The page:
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    WhatsApp gets mad as users in the large Indian market worry about privacy

    WhatsApp is fighting mistrust globally after updating its privacy policy to allow it to share some user data with parents Facebook and other group companies, and the backlash risks undermining its ambitions in its largest market, India.

    Although WhatsApp has not yet seen mass uninstallations of its app in India, privacy-concerned users are increasingly downloading rival apps like Signal and Telegram, search companies say, pushing them higher in download rankings and putting those apps ahead. to their ubiquitous rival in India for the first time. The reaction in India – where 400 million users message each other on WhatsApp than anywhere in the world – has forced the messaging app to unleash a tens of millions of rupee advertising blitz this week in at least 10 English newspapers and Hindi.

    “Respect for your privacy is encoded in our DNA,” WhatsApp said in a newspaper ad. He stated that his privacy policy update “does not in any way affect the privacy of your messages with your friends and family”. WhatsApp also said that the privacy policy changes are just related to user interactions with companies.

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    When asked for comment, WhatsApp sent its published privacy statements to Reuters. The media campaign – similar to the one that took place two years ago when India came under criticism for not doing enough to curb disinformation – underscores the severity of the crisis for the world’s most popular messaging platform.

    Parent Facebook and WhatsApp have staked a lot on India and any user who grumbles could dent their plans. Last year, Facebook invested $ 5.7 billion in the digital unit of Indian oil group Reliance, the social media giant’s largest deal since the $ 22 billion acquisition of WhatsApp in 2014.

    Much of the investment in India hinges on a WhatsApp and Reliance project to enable some 30 million mom and pop store owners to make digital transactions. Although WhatsApp’s payment service, approved by India’s flagship payment processor late last year after two years of waiting, falls outside the privacy policy update, any sizable shift of users to other messengers could mean losing well-established rivals.

    CONCERNS Users around the world were alarmed when WhatsApp said on January 4 that it reserved the right to share certain user data, including location and phone number, with Facebook and its units like Instagram and Messenger.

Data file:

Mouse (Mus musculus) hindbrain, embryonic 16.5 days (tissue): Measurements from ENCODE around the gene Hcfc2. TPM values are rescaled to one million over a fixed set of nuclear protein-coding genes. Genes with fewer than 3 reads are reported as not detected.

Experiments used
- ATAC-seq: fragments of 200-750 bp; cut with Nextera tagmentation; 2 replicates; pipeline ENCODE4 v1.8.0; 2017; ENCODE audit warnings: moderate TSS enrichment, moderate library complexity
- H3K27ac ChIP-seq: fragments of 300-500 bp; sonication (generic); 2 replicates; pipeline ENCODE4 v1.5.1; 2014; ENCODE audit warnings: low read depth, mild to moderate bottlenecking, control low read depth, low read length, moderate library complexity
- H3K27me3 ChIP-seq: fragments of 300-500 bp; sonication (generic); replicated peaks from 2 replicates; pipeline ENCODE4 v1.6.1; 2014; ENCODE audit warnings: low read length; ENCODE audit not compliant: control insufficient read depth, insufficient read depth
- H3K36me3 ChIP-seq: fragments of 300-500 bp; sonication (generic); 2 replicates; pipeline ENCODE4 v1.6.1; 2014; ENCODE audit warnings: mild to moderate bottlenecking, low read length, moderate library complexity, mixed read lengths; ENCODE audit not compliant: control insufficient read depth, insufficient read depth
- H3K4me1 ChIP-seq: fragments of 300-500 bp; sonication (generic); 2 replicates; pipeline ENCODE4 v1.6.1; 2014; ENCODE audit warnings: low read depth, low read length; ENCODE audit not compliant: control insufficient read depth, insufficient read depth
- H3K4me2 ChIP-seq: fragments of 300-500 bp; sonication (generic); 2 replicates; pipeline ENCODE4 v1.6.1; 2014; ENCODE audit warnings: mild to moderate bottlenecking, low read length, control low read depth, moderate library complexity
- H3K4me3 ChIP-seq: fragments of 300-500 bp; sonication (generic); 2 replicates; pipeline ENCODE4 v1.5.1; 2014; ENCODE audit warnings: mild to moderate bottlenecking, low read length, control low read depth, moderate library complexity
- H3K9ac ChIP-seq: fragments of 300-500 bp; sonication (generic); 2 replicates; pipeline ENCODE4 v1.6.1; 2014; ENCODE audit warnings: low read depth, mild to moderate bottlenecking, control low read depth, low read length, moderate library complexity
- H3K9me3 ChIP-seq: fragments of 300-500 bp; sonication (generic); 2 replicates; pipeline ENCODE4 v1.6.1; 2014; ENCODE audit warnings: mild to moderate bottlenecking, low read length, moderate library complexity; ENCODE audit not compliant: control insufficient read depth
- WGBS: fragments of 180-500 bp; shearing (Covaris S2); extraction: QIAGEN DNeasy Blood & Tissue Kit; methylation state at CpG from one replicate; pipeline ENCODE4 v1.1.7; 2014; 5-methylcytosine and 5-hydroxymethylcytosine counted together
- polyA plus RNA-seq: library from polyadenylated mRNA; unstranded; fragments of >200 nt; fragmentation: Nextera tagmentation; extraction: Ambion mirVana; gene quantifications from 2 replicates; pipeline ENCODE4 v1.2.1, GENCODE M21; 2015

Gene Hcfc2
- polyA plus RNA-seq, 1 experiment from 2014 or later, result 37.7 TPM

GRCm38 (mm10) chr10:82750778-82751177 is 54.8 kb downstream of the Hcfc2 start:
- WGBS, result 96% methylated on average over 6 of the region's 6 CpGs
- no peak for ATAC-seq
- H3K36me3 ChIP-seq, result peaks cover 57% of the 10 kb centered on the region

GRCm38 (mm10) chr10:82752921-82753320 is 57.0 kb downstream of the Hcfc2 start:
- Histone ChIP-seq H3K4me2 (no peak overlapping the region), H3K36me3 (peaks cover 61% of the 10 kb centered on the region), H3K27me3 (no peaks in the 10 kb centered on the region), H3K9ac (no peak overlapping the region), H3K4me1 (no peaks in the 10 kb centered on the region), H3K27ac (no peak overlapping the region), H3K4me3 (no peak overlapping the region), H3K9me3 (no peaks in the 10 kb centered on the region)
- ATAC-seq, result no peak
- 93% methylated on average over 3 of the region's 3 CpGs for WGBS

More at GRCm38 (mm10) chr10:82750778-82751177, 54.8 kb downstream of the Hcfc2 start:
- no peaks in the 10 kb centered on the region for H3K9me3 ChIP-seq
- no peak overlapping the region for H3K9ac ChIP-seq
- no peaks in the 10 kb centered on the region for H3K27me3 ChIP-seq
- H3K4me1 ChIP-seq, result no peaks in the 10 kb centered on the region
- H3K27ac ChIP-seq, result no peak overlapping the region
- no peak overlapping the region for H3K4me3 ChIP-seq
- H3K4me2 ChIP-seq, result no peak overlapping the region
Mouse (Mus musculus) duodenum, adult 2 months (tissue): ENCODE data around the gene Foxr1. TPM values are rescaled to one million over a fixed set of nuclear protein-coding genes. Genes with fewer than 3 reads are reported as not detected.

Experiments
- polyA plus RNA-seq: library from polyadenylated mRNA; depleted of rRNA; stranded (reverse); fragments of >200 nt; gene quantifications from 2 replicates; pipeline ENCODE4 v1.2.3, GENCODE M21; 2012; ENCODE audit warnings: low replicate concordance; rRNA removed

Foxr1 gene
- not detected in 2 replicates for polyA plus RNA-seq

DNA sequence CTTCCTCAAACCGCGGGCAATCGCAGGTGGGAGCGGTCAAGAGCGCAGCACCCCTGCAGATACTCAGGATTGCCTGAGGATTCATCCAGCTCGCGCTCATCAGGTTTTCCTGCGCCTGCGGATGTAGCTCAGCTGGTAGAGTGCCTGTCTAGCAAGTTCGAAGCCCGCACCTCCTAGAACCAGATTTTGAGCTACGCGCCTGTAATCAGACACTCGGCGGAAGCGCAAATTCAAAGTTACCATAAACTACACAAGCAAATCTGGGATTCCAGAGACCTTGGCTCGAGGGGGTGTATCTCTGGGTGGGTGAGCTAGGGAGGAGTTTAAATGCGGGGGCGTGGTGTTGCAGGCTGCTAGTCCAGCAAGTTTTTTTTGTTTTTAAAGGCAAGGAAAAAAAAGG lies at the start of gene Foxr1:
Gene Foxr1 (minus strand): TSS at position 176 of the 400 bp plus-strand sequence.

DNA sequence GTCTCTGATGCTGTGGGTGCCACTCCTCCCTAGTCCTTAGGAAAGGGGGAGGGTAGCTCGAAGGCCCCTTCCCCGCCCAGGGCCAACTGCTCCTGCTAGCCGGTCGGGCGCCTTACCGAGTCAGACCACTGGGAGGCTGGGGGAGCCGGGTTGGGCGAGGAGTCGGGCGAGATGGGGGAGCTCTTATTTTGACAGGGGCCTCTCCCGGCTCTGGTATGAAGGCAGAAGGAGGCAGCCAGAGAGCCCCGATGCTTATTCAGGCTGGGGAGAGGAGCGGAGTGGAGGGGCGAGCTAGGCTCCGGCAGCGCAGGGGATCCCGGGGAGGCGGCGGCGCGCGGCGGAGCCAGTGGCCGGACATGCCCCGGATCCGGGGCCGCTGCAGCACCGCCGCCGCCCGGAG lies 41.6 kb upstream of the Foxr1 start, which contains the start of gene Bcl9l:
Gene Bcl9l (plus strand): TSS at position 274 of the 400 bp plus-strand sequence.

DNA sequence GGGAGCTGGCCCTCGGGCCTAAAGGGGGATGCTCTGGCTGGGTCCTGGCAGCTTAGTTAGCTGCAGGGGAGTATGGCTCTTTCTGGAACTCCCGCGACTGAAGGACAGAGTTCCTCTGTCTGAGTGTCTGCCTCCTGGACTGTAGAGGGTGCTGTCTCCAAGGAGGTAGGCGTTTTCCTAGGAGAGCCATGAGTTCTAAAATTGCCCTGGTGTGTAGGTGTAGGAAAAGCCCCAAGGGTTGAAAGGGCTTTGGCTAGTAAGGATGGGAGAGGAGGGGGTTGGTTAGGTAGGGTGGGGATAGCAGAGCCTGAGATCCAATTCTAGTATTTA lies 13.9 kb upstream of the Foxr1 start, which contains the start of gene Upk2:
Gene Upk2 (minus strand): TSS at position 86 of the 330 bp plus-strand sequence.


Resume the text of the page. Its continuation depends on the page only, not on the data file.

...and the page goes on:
Although WhatsApp has tried to calm fears and assure users that neither it nor Facebook would have had access to their messages, calls or call logs, the privacy policy update triggered a storm globally with Signal downloads increasing as people searched alternative messengers. Signal was India’s most downloaded free app on both AppleiOS and Google’s Android outperforming WhatsApp, according to Internet research firm Top10VPN.

    Signal downloads in India increased to 7,100,000 between January 5 and January 12, from about 15,000 days earlier, according to analyst firm Sensor Tower. Telegram downloads increased by 40% while WhatsApp downloads decreased by 30% over the period. Manish Khatri, a Mumbai-based smartphone seller, said many of his customers were wondering if WhatsApp could read their messages.

    Indian startups also reacted quickly. “Here in India WhatsApp /Facebook they abuse their monopoly and take the privacy of millions of users for granted, ”said Vijay Shekhar Sharma, CEO of Alibaba-backed fintech Paytm. Twitter.

    “We have to move to @signalapp NOW. It is up to us to become victims or to refuse such moves.” MobiKwik, another digital payment company, had started using WhatsApp for business communication but decided to switch to Google and Signal, its boss said.

    “I am making myself unavailable on WhatsApp and have advised senior executives to do the same,” Bipin Preet Singh, CEO of MobiKwik, told Reuters. India’s WhatsApp payment system competes with Walmart’s Paytm and MobiKwik, Google Pay and PhonePe.

    (This story has not been edited by Devdiscourse staff and is automatically generated from a syndicated feed.)

    News Highlights:

    • WhatsApp is fighting mistrust globally after updating its privacy policy to allow it to share some user data with parents Facebook and other group companies, and the backlash risks undermining its ambitions in its largest market, India. Although WhatsApp has not yet seen mass uninstallations of its app in India, privacy-concerned users are increasingly downloading rival apps like Signal and Telegram, search companies say, pushing them higher in download rankings and putting those apps ahead. to their ubiquitous rival in India for the first time.
    • WhatsApp gets mad as users in the large Indian market worry about privacy
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